Oculus VR Opens Seattle Office With Former Valve VR Talent

Image: Oculus VR

Oculus VR announced on Tuesday that Atman Binstock, one of the lead engineers behind Valve Software's VR project, is now the company's new chief architect. He will be leading the new Oculus VR research and development office based in the Seattle area.

"Atman and the Valve VR team helped prove simulator sickness could be overcome and a true sense of 'presence' could be delivered. He helped set the bar for consumer virtual reality and is dedicated to making sure Oculus delivers the highest quality VR experience," states the company's blog.

Binstock originally joined Valve thanks to Michael Abrash, who convinced Binstock to work on the studio's AR and VR efforts.

"Michael convinced me that this was basically the myth of technological inevitability: the idea that because technologies were possible, they would just naturally happen," Binstock writes. "Instead, the way technological revolutions actually happen involve smart people working hard on the right problems at the right time. And if I wanted a revolution, and I thought I was capable of contributing, I should be actively pushing it forward."

"Two years later, we've solved some of the basic problems, proven great VR is not only possible but truly magical, and now I want to bring it to the world. I'm incredibly excited and humbled by the opportunity — We're just scratching the surface of what's possible, and I can't wait to discover what's next!" Binstock concludes.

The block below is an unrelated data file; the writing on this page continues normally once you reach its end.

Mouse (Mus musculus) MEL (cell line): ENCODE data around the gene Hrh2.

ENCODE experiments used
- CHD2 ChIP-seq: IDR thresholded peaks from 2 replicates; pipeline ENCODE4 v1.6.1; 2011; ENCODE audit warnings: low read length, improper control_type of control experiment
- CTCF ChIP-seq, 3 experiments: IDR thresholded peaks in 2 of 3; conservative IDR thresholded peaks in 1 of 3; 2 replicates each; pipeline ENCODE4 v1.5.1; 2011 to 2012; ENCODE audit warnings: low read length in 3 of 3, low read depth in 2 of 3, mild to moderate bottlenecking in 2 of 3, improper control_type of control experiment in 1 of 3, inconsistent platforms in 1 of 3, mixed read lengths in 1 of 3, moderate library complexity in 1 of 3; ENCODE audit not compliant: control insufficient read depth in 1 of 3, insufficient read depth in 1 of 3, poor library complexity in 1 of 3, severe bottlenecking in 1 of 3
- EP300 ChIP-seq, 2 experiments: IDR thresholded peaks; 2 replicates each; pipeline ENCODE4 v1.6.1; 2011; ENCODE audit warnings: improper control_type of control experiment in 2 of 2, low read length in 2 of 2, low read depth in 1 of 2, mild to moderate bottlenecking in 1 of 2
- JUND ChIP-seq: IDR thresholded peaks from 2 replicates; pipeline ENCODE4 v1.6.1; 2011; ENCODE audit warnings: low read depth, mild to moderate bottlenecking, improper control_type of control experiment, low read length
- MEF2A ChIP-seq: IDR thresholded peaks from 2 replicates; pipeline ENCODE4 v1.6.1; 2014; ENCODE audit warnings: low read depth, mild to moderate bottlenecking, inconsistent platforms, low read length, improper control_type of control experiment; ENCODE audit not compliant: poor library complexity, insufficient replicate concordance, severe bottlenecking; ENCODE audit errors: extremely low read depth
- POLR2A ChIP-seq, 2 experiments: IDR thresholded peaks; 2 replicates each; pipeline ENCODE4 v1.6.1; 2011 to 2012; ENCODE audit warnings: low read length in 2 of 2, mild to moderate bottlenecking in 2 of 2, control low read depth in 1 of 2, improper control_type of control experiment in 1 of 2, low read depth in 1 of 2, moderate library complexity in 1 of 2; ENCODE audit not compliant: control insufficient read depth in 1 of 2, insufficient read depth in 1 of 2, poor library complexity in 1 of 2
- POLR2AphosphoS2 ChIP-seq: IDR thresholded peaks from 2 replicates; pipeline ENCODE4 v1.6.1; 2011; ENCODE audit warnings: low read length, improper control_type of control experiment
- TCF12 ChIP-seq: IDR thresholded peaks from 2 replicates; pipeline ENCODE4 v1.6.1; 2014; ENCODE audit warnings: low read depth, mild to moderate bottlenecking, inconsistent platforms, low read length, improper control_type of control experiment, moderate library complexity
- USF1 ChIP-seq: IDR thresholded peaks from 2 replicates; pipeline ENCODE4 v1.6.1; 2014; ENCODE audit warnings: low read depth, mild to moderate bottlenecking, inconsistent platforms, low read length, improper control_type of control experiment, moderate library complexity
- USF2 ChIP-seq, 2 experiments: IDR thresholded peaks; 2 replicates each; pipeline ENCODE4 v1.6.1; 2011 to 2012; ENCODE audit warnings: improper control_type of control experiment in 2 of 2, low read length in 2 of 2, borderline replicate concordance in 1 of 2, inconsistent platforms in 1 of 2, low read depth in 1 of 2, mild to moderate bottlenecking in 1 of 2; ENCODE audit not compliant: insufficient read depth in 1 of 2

Prior to Valve, Binstock led several projects at top companies in the industry, including RAD, DICE, and Intel.

Binstock follows John Carmack, who left id Software to become Oculus VR's Chief Technical Officer. Carmack took on the role back in August 2013, but didn't leave id Software until November. He works out of the Dallas, Texas office, while the main Oculus VR team resides in Irvine, California.

  • 11796pcs
    This shouldn't be an issue if you are a serious PC gamer, I have 7 Tb of space on 4 different hard drives including where my OS is on the main drive a 512Gb SSD. Its 2014 people buy more space, games are getting larger all the time.
    I don't think you understand the complete stupidity of uncompressed audio. It takes almost no CPU power to decompress lossy MP3 and for 99%+ of people, the difference between uncompressed WAV and 320 kbps compressed MP3 is inaudible. The difference is size is huge. This: "a two-core machine would dedicate a huge chunk of one core to just decompressing audio" is a lie. Also, a Tb and a Gb is not the same as a TB and a GB. What you actually wrote in your comment was that you have a 64GB SSD and 875GB over four different hard drives.